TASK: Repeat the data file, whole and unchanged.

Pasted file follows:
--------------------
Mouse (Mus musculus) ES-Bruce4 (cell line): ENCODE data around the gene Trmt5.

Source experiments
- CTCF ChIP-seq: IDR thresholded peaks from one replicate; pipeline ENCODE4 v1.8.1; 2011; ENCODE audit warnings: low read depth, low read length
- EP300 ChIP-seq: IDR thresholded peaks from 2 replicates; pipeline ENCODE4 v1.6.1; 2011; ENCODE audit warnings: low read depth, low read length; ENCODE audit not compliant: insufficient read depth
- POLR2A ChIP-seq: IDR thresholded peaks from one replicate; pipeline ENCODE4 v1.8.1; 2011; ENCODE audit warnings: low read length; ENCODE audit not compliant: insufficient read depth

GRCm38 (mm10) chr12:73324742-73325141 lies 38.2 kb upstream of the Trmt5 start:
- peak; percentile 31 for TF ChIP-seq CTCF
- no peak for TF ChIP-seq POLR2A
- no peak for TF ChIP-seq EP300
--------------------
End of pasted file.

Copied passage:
Mouse (Mus musculus) ES-Bruce4 (cell line): ENCODE data around the gene Trmt5.

Source experiments
- CTCF ChIP-seq: IDR thresholded peaks from one replicate; pipeline ENCODE4 v1.8.1; 2011; ENCODE audit warnings: low read depth, low read length
- EP300 ChIP-seq: IDR thresholded peaks from 2 replicates; pipeline ENCODE4 v1.6.1; 2011; ENCODE audit warnings: low read depth, low read length; ENCODE audit not compliant: insufficient read depth
- POLR2A ChIP-seq: IDR thresholded peaks from one replicate; pipeline ENCODE4 v1.8.1; 2011; ENCODE audit warnings: low read length; ENCODE audit not compliant: insufficient read depth

GRCm38 (mm10) chr12:73324742-73325141 lies 38.2 kb upstream of the Trmt5 start:
- peak; percentile 31 for TF ChIP-seq CTCF
- no peak for TF ChIP-seq POLR2A
- no peak for TF ChIP-seq EP300